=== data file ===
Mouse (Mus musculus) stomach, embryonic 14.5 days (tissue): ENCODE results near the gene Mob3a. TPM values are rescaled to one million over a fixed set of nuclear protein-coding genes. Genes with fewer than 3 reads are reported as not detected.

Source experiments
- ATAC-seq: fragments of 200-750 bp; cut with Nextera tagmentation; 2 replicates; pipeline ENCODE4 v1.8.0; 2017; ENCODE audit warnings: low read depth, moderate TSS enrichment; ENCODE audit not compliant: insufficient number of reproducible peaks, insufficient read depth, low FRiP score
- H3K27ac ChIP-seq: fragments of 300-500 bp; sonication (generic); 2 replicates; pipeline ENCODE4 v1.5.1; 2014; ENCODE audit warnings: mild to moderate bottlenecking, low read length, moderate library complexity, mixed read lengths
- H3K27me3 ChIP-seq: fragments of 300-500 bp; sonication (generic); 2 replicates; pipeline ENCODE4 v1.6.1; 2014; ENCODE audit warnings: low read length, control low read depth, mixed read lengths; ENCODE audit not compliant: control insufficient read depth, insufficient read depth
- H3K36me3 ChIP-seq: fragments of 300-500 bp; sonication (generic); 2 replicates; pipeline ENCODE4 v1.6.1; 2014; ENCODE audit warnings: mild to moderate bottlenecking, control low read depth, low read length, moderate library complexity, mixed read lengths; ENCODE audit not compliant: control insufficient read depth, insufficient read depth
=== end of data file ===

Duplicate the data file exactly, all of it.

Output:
Mouse (Mus musculus) stomach, embryonic 14.5 days (tissue): ENCODE results near the gene Mob3a. TPM values are rescaled to one million over a fixed set of nuclear protein-coding genes. Genes with fewer than 3 reads are reported as not detected.

Source experiments
- ATAC-seq: fragments of 200-750 bp; cut with Nextera tagmentation; 2 replicates; pipeline ENCODE4 v1.8.0; 2017; ENCODE audit warnings: low read depth, moderate TSS enrichment; ENCODE audit not compliant: insufficient number of reproducible peaks, insufficient read depth, low FRiP score
- H3K27ac ChIP-seq: fragments of 300-500 bp; sonication (generic); 2 replicates; pipeline ENCODE4 v1.5.1; 2014; ENCODE audit warnings: mild to moderate bottlenecking, low read length, moderate library complexity, mixed read lengths
- H3K27me3 ChIP-seq: fragments of 300-500 bp; sonication (generic); 2 replicates; pipeline ENCODE4 v1.6.1; 2014; ENCODE audit warnings: low read length, control low read depth, mixed read lengths; ENCODE audit not compliant: control insufficient read depth, insufficient read depth
- H3K36me3 ChIP-seq: fragments of 300-500 bp; sonication (generic); 2 replicates; pipeline ENCODE4 v1.6.1; 2014; ENCODE audit warnings: mild to moderate bottlenecking, control low read depth, low read length, moderate library complexity, mixed read lengths; ENCODE audit not compliant: control insufficient read depth, insufficient read depth